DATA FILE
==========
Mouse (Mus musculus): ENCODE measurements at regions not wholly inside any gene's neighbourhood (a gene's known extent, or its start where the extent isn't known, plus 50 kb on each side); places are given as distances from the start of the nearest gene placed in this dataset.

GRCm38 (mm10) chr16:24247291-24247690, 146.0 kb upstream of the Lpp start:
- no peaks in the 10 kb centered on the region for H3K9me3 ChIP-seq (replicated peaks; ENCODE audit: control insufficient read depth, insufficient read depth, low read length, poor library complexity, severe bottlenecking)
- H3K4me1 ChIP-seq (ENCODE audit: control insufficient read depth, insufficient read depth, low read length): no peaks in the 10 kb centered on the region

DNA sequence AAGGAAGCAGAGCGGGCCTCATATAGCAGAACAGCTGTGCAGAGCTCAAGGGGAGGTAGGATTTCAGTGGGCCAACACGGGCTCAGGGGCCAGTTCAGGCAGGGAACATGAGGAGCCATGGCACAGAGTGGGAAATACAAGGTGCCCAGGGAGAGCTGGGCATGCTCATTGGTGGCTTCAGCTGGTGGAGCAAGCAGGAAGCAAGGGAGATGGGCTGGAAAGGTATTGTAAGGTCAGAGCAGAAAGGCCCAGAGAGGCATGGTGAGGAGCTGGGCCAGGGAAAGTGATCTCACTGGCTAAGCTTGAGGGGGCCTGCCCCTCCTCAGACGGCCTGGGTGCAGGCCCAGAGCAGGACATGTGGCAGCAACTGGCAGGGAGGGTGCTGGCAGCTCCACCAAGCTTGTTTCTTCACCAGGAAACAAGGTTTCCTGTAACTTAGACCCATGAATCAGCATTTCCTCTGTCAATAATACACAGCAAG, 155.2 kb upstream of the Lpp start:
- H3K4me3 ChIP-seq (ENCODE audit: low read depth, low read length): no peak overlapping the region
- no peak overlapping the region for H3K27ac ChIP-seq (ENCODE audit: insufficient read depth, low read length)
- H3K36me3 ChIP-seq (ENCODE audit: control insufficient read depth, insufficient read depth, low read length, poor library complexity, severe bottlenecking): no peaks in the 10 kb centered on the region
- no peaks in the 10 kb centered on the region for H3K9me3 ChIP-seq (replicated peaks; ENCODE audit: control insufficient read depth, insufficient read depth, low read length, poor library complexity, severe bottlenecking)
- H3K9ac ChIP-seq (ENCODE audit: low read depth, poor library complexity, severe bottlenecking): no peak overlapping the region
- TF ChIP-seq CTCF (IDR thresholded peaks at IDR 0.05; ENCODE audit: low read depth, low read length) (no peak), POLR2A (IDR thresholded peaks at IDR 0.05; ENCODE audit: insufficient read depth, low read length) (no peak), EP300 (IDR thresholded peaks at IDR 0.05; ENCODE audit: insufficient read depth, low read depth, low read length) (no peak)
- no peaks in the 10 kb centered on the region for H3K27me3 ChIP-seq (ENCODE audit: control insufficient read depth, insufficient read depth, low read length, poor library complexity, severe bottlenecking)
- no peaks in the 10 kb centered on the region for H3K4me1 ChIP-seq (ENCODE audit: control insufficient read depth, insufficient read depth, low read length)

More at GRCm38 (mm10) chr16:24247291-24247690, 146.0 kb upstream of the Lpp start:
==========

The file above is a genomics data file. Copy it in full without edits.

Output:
Mouse (Mus musculus): ENCODE measurements at regions not wholly inside any gene's neighbourhood (a gene's known extent, or its start where the extent isn't known, plus 50 kb on each side); places are given as distances from the start of the nearest gene placed in this dataset.

GRCm38 (mm10) chr16:24247291-24247690, 146.0 kb upstream of the Lpp start:
- no peaks in the 10 kb centered on the region for H3K9me3 ChIP-seq (replicated peaks; ENCODE audit: control insufficient read depth, insufficient read depth, low read length, poor library complexity, severe bottlenecking)
- H3K4me1 ChIP-seq (ENCODE audit: control insufficient read depth, insufficient read depth, low read length): no peaks in the 10 kb centered on the region

DNA sequence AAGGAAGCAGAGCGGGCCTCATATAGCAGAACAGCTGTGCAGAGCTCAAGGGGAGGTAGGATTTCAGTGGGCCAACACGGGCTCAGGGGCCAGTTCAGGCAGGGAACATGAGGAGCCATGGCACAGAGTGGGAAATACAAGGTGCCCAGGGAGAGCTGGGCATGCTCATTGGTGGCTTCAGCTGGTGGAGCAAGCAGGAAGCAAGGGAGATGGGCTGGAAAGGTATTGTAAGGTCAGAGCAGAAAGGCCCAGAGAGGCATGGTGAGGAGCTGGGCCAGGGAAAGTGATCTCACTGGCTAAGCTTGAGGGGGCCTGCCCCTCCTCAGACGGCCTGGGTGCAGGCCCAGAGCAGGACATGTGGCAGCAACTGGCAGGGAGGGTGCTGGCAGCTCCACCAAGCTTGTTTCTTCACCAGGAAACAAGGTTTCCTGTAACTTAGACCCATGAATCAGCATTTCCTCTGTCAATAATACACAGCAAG, 155.2 kb upstream of the Lpp start:
- H3K4me3 ChIP-seq (ENCODE audit: low read depth, low read length): no peak overlapping the region
- no peak overlapping the region for H3K27ac ChIP-seq (ENCODE audit: insufficient read depth, low read length)
- H3K36me3 ChIP-seq (ENCODE audit: control insufficient read depth, insufficient read depth, low read length, poor library complexity, severe bottlenecking): no peaks in the 10 kb centered on the region
- no peaks in the 10 kb centered on the region for H3K9me3 ChIP-seq (replicated peaks; ENCODE audit: control insufficient read depth, insufficient read depth, low read length, poor library complexity, severe bottlenecking)
- H3K9ac ChIP-seq (ENCODE audit: low read depth, poor library complexity, severe bottlenecking): no peak overlapping the region
- TF ChIP-seq CTCF (IDR thresholded peaks at IDR 0.05; ENCODE audit: low read depth, low read length) (no peak), POLR2A (IDR thresholded peaks at IDR 0.05; ENCODE audit: insufficient read depth, low read length) (no peak), EP300 (IDR thresholded peaks at IDR 0.05; ENCODE audit: insufficient read depth, low read depth, low read length) (no peak)
- no peaks in the 10 kb centered on the region for H3K27me3 ChIP-seq (ENCODE audit: control insufficient read depth, insufficient read depth, low read length, poor library complexity, severe bottlenecking)
- no peaks in the 10 kb centered on the region for H3K4me1 ChIP-seq (ENCODE audit: control insufficient read depth, insufficient read depth, low read length)

More at GRCm38 (mm10) chr16:24247291-24247690, 146.0 kb upstream of the Lpp start: